Review: ‘Living with Leopards’ – A Heartfelt and Intimate Nature Documentary

By Daniel Hart
Published: May 13, 2024
Living With Leopards Image on Netflix
Living with Leopards (Credit - Netflix)


This personal, beautiful documentary feature about infant cubs intimately combines the crew with wildlife.

The first thing I noticed when watching Living With Leopards was how little was siloed between the cubs and the production team. From the moment the documentary opens, there’s a real sense of personal commitment to telling a story. 

That story is about two infant cubs founded by directors Alex Parkinson and Brad Bestelink and their team in the Okavango Delta, Botswana. Encountering these leopards goes beyond the lifestyle of filmmaking; it’s more of an emotional entanglement. The directors and their crew committed to watching these cubs transition to adulthood. 

While this is a beautifully shot nature documentary, it’s also a feature-length story. From sweeping visuals to patient shots, Living With Leopards acknowledges the hard work to achieve this case study. While I sit in my armchair at home, taking in all this marvelous work, I never usually get the sense of the sacrifices made to follow animals in nature. 

Well, by the documentary’s end, I certainly felt lazy. Seeing the documentary crew spend hours waiting for events and keeping the cubs tracked looked exhausting. When one of the crew members highlighted that they had forgotten to eat due to their mission, I felt a sense of purpose over work. There’s a meaning behind the lens. When you are doing something that’s a passion project, it does not feel like work at all.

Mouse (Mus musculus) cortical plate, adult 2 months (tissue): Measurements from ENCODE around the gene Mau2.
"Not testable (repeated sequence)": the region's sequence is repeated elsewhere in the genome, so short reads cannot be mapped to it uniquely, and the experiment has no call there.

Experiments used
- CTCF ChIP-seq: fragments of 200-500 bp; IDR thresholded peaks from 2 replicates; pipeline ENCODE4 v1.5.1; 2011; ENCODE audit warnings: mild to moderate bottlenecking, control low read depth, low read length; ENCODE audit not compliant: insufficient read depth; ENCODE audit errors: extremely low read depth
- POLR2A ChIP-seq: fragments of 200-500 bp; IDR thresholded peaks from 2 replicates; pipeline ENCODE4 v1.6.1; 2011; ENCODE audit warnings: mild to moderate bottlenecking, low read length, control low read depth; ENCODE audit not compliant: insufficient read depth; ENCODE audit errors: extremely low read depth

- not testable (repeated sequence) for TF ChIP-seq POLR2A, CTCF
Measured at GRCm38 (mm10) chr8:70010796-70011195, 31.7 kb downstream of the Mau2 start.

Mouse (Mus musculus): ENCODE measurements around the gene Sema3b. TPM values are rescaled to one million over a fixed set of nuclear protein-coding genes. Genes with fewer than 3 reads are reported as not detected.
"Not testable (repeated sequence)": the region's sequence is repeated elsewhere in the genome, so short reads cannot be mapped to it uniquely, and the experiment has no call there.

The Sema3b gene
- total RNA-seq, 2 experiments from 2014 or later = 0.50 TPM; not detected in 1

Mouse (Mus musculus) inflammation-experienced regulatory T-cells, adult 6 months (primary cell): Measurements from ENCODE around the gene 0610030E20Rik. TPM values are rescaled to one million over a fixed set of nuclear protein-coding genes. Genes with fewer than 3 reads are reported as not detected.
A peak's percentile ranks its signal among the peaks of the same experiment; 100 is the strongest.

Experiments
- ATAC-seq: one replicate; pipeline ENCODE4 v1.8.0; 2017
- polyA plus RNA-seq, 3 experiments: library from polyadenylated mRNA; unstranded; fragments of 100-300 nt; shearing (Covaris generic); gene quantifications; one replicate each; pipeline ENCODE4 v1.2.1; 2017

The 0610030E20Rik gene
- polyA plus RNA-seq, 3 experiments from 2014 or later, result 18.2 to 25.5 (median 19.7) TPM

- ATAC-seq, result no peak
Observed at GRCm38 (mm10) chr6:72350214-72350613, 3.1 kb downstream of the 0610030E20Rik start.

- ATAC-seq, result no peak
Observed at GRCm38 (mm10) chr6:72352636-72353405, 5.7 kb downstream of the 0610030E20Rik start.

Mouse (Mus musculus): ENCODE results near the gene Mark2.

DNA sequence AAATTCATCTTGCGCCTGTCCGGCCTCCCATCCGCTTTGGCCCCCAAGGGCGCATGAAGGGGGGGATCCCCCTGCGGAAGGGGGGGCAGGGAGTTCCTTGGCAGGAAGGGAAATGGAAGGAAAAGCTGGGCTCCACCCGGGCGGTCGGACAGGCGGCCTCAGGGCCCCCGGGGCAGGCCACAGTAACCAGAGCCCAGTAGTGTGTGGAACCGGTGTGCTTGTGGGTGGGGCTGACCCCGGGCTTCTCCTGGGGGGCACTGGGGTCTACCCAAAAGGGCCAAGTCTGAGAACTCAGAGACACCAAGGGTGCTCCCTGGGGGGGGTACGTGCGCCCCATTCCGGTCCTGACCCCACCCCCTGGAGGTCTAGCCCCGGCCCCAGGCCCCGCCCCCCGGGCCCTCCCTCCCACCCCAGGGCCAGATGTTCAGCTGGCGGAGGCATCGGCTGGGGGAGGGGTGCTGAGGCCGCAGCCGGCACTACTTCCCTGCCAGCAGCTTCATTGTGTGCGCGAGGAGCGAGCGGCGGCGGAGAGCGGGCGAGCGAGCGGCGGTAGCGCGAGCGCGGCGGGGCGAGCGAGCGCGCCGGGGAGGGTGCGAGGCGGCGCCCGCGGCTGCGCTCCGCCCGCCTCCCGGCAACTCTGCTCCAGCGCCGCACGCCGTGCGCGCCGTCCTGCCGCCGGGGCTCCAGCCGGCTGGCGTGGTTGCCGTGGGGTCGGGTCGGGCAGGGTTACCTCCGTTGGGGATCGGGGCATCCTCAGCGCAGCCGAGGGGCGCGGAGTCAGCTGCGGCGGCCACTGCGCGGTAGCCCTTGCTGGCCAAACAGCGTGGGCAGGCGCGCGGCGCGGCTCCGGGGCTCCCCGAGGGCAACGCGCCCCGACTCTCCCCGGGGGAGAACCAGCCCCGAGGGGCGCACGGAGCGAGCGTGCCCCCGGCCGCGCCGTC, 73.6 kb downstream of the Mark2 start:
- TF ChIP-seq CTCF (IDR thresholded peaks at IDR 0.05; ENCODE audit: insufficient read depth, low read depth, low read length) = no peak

Living With Leopards is highly zeroed into a specific family, detailing their habitats and hunting techniques. Even being the predator does not guarantee a sure life for these cubs. But what really warms the heart is the documentary’s insight into the mother-cub bond and the playfulness that followed. The documentary felt intimate and glaringly public, witnessing the lives of an animal family play out in front of the lens. 

There may be some criticism of how zeroed in the documentary is. It’s highly specific to these cubs as they grow into the world and removes any instances outside their habitat. However, the title and premise is not a smokescreen at all. It is what it is meant to be. 

The documentary is not academic with its narration either: there was a choice made to make this into an entertaining documentary feature that marries the animals and the crew, and it was a good creative choice. It feels personal. 

This is no Chimp Empire, but it works as it is meant to. Living With Leopards is a cute addition to the nature space. 


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